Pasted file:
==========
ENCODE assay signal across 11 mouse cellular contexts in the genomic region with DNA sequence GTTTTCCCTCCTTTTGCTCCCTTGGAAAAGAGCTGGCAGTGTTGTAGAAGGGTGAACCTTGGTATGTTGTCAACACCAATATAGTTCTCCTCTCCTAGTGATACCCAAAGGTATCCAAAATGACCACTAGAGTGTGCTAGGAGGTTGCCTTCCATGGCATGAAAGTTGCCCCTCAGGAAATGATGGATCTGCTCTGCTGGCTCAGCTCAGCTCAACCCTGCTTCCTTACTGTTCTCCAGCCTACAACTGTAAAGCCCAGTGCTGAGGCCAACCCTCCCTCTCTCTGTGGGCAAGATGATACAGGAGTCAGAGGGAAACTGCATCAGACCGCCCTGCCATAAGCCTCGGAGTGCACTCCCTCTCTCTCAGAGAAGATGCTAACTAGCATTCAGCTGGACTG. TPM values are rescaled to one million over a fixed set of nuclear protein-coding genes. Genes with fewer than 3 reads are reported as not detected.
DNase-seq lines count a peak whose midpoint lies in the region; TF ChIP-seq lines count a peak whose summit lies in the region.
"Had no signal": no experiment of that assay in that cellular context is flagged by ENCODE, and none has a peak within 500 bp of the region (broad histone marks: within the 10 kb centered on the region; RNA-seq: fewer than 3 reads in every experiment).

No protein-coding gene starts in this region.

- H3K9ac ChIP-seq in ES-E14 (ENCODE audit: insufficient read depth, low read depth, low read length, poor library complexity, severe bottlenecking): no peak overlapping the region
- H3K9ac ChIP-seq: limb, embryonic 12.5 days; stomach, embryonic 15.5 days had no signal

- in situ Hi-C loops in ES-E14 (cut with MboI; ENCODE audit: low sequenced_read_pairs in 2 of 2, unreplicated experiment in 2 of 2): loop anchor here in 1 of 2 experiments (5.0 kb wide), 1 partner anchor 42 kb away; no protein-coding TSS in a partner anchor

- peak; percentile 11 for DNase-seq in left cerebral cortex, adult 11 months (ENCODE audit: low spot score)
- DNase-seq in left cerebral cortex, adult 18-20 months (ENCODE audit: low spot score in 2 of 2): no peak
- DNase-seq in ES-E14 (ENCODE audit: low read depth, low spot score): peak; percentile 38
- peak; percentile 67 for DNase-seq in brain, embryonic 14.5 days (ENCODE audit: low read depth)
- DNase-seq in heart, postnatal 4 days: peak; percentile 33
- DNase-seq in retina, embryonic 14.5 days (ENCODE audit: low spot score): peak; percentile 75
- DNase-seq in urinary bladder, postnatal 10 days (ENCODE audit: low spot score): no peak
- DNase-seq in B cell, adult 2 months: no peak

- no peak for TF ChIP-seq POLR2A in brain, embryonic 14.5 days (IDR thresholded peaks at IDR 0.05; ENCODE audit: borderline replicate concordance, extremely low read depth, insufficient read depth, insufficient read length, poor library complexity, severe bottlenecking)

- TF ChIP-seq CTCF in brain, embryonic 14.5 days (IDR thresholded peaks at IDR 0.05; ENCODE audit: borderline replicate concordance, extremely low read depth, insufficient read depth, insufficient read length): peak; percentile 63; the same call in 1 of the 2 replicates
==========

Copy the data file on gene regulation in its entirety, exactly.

ENCODE assay signal across 11 mouse cellular contexts in the genomic region with DNA sequence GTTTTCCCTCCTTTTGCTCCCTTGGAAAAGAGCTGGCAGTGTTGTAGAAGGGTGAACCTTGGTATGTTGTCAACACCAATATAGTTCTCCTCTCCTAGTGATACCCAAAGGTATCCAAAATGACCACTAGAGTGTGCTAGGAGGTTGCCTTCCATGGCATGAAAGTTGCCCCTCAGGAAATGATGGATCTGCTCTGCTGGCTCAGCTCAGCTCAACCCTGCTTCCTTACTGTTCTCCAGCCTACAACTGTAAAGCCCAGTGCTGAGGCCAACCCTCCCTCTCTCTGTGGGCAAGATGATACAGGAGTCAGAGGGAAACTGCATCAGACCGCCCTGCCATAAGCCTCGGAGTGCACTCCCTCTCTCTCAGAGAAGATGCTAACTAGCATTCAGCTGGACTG. TPM values are rescaled to one million over a fixed set of nuclear protein-coding genes. Genes with fewer than 3 reads are reported as not detected.
DNase-seq lines count a peak whose midpoint lies in the region; TF ChIP-seq lines count a peak whose summit lies in the region.
"Had no signal": no experiment of that assay in that cellular context is flagged by ENCODE, and none has a peak within 500 bp of the region (broad histone marks: within the 10 kb centered on the region; RNA-seq: fewer than 3 reads in every experiment).

No protein-coding gene starts in this region.

- H3K9ac ChIP-seq in ES-E14 (ENCODE audit: insufficient read depth, low read depth, low read length, poor library complexity, severe bottlenecking): no peak overlapping the region
- H3K9ac ChIP-seq: limb, embryonic 12.5 days; stomach, embryonic 15.5 days had no signal

- in situ Hi-C loops in ES-E14 (cut with MboI; ENCODE audit: low sequenced_read_pairs in 2 of 2, unreplicated experiment in 2 of 2): loop anchor here in 1 of 2 experiments (5.0 kb wide), 1 partner anchor 42 kb away; no protein-coding TSS in a partner anchor

- peak; percentile 11 for DNase-seq in left cerebral cortex, adult 11 months (ENCODE audit: low spot score)
- DNase-seq in left cerebral cortex, adult 18-20 months (ENCODE audit: low spot score in 2 of 2): no peak
- DNase-seq in ES-E14 (ENCODE audit: low read depth, low spot score): peak; percentile 38
- peak; percentile 67 for DNase-seq in brain, embryonic 14.5 days (ENCODE audit: low read depth)
- DNase-seq in heart, postnatal 4 days: peak; percentile 33
- DNase-seq in retina, embryonic 14.5 days (ENCODE audit: low spot score): peak; percentile 75
- DNase-seq in urinary bladder, postnatal 10 days (ENCODE audit: low spot score): no peak
- DNase-seq in B cell, adult 2 months: no peak

- no peak for TF ChIP-seq POLR2A in brain, embryonic 14.5 days (IDR thresholded peaks at IDR 0.05; ENCODE audit: borderline replicate concordance, extremely low read depth, insufficient read depth, insufficient read length, poor library complexity, severe bottlenecking)

- TF ChIP-seq CTCF in brain, embryonic 14.5 days (IDR thresholded peaks at IDR 0.05; ENCODE audit: borderline replicate concordance, extremely low read depth, insufficient read depth, insufficient read length): peak; percentile 63; the same call in 1 of the 2 replicates